Is Your Home Hardened to Survive a Wildfire?

Fundamental Information

The term “fire hardened” means your home is prepared for wildfire and an ember storm. It does not mean fireproof. Home hardening addresses the most vulnerable components of your house with building materials and installation techniques that increase resistance to heat, flames, and embers that accompany most wildfires.

Learning to live with wildfire includes taking steps to reduce the risk to homes. Homes built to modern (2008 or later) building codes, with an adjacent and well-maintained defensible space, have a much better chance of surviving wildfire. Maintenance and upgrades to older homes can significantly improve the chance of your home surviving a fire.

Part of learning to live with wildfire is understanding that we have some control in how we prepare for and address this hazard, and how we manage fire in our individual communities.

The following fundamental information can help you better understand options for hardening your home and where to find more information.


How Homes Catch Fire

There are three ways your home can be exposed to fire, radiant heat, embers and direct flame contact.

Embers are small pieces of burning material that can travel more than a mile ahead of a wildfire. They can create spot fires when they land on combustible materials, such as leaves in your gutter or plants under your windows. Embers are responsible for most damage during wildfires. They can accumulate on your home, deck, or porch and ignite plants, mulch, leaves, fencing, or furniture. They can also be forced into gaps in the home (e.g. attic vents or an open or broken window) and burn the home from the inside out. When this happens, there can be little damage to the surrounding vegetation, leaving people puzzled as to what caused the home to burn.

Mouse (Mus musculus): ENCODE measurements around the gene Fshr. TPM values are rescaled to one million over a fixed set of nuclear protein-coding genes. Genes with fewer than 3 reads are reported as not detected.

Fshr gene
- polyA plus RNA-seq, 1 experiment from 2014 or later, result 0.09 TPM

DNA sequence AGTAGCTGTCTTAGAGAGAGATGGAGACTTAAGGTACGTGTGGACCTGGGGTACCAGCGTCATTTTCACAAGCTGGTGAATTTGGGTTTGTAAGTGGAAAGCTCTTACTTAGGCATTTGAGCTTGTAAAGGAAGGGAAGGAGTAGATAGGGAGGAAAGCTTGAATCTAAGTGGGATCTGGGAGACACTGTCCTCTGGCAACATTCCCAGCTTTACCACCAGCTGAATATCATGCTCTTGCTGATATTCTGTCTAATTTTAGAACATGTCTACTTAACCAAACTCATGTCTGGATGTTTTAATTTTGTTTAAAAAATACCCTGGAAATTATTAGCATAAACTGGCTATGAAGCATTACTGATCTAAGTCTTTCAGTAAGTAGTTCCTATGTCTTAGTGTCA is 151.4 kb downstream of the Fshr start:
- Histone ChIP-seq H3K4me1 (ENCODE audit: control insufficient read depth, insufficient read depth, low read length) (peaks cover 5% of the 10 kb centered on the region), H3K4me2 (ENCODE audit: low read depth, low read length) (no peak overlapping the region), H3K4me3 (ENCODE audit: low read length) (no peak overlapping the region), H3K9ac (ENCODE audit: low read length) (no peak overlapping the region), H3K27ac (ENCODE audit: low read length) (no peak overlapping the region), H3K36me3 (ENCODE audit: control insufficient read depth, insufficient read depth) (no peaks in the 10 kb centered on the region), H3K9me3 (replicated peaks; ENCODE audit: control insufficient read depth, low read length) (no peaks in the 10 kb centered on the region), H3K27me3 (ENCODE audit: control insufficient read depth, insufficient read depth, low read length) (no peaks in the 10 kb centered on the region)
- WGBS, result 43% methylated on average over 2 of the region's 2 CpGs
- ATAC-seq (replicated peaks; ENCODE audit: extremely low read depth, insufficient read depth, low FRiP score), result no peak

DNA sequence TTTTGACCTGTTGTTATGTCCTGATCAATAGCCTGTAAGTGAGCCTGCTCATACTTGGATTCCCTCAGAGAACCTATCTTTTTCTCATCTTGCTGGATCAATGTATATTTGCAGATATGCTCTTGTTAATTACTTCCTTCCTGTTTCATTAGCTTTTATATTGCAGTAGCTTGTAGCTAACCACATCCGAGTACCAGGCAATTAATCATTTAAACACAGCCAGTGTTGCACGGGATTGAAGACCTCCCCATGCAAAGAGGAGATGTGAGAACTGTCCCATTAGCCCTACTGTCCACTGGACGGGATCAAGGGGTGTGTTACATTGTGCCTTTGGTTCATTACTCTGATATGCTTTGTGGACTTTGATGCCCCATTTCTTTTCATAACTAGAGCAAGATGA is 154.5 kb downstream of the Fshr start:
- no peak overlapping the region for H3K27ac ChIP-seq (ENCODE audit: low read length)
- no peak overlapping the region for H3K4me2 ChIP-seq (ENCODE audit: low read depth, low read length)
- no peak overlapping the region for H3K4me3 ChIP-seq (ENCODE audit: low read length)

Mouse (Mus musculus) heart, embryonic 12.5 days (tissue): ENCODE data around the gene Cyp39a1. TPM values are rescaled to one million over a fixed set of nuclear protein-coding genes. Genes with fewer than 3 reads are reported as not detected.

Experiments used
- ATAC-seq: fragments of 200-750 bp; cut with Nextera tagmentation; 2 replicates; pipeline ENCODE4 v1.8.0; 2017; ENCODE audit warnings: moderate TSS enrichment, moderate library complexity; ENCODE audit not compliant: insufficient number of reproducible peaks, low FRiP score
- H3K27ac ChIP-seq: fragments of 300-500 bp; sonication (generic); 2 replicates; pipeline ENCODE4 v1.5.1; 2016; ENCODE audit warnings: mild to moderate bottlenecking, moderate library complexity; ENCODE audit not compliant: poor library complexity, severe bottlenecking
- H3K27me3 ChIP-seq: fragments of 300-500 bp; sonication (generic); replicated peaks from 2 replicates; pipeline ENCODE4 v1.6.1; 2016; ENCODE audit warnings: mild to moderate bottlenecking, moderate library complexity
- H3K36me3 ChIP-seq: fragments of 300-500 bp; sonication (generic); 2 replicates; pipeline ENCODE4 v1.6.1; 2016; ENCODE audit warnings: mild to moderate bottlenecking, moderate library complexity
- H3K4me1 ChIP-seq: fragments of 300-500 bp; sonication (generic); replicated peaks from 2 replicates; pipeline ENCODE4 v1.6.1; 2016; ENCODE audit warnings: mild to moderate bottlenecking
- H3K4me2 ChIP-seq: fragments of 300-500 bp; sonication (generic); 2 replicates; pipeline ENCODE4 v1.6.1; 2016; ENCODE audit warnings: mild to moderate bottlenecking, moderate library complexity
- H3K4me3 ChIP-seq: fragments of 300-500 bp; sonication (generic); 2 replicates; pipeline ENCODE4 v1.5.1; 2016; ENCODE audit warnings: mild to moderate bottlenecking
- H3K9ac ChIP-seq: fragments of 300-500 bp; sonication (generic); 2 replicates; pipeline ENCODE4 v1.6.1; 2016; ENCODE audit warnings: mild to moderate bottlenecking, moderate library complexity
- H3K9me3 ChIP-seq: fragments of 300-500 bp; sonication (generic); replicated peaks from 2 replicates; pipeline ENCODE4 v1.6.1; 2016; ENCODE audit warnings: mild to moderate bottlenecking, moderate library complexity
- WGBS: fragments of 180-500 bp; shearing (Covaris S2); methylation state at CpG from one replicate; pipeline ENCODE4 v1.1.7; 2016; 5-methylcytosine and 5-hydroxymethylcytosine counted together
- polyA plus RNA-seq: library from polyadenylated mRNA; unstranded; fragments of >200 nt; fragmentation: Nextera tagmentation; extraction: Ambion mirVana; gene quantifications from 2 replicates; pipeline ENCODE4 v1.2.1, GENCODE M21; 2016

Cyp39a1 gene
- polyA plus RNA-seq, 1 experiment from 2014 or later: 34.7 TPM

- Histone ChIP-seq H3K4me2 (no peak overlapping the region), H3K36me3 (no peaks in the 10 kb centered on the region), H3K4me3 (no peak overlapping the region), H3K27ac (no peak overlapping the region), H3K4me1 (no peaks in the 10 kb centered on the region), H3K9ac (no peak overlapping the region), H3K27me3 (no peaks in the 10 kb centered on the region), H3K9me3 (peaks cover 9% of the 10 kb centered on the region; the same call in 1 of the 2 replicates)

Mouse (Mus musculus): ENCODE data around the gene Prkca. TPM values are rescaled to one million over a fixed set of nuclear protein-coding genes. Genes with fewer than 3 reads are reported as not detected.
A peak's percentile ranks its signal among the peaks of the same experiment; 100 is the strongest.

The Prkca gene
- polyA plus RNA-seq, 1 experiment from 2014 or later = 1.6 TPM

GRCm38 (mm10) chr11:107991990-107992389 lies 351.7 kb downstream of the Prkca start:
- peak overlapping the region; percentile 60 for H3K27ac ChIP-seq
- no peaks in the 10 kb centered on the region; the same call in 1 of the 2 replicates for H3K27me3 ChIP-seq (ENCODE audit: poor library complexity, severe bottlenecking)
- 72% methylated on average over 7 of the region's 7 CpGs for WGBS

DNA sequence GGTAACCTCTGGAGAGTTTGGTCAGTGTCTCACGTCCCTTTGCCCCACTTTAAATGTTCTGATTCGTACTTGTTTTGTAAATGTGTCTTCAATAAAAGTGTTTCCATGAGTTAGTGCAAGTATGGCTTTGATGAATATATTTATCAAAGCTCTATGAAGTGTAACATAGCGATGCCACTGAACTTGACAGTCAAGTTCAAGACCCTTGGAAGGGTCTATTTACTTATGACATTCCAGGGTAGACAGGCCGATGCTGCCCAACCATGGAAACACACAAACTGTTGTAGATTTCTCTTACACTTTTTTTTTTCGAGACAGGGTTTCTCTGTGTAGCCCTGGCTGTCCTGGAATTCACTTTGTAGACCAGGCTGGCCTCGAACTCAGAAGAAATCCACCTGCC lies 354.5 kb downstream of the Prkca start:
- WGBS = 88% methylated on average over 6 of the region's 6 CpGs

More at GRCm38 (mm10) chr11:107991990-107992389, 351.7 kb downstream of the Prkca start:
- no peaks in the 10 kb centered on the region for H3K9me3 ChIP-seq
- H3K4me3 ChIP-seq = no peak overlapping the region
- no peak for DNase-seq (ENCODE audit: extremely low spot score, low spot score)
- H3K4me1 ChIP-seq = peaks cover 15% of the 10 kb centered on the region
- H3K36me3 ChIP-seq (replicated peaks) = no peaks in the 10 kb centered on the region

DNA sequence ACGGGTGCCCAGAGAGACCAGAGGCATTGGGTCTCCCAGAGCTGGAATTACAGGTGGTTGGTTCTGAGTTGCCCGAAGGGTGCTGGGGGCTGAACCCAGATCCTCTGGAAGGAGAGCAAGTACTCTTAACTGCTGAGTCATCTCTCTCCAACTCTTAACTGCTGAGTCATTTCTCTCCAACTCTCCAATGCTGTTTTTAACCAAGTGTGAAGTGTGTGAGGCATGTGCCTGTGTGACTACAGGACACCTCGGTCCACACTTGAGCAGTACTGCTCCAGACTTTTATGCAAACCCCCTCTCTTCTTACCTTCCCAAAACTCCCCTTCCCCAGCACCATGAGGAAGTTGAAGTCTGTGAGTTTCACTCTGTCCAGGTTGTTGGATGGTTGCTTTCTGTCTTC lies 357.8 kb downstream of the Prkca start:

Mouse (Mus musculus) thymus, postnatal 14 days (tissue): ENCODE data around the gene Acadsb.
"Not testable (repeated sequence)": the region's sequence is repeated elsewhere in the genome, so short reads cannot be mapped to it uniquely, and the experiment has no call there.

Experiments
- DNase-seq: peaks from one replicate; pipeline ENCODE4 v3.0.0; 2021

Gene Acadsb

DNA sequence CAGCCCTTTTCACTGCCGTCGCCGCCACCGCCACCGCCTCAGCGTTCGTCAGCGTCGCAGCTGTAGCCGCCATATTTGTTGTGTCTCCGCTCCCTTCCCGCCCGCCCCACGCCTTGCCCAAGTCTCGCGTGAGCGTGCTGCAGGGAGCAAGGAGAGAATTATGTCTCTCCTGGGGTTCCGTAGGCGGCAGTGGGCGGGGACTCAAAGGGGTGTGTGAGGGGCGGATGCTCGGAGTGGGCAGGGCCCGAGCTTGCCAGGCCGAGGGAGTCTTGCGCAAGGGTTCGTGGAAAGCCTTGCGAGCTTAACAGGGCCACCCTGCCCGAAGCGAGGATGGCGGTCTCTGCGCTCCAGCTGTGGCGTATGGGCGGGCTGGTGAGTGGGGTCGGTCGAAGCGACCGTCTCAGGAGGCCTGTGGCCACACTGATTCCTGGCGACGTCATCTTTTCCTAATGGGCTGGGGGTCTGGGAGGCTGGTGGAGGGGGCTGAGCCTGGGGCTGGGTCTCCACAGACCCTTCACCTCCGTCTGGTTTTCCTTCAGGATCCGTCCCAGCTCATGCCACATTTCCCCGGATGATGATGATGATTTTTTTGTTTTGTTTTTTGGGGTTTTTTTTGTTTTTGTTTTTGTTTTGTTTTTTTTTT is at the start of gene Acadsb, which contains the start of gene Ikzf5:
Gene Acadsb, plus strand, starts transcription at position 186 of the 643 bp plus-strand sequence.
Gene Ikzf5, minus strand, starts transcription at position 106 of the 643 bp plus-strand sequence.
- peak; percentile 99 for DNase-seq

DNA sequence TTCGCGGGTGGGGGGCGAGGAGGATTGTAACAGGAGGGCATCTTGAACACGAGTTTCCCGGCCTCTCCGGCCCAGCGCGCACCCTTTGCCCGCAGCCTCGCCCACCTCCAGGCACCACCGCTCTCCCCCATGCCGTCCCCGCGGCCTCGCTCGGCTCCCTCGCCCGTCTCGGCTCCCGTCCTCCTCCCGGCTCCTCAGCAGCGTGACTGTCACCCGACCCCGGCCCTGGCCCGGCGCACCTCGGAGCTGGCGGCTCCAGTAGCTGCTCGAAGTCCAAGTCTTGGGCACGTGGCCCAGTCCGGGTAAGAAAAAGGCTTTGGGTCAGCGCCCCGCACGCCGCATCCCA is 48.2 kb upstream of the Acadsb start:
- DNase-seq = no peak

Radiant heat generated from burning structures or plants can be hot enough to ignite a house without direct flame contact. This is particularly challenging in densely populated areas, where the heat from one burning home can ignite the next.

Direct flame contact can easily ignite your home depending on the time and exposure to radiant heat and/or convection heat from warm weather and/or a fire front. Even if the flaming front of a wildfire is not hot enough to ignite a house, the plants under windows ignited by embers or direct flame can break glass, allowing fire to enter the house.


Home and Property

We’ve learned from recent fires that hardening your home and keeping the 5 feet closest to your house clear of flammable materials (including patio furniture and décor) greatly improves its chance of surviving a fire. Maintaining defensible space is the law within 100 feet of a home in wildfire-prone areas, and highly recommended elsewhere. However, it is especially important to harden your home to reduce vulnerability to radiant heat.

Recommendations for Hardening Your Home

Reducing wildfire risks includes both maintaining defensible space and hardening your home. The top 3 things you can do to make your home more fire-resistant are to: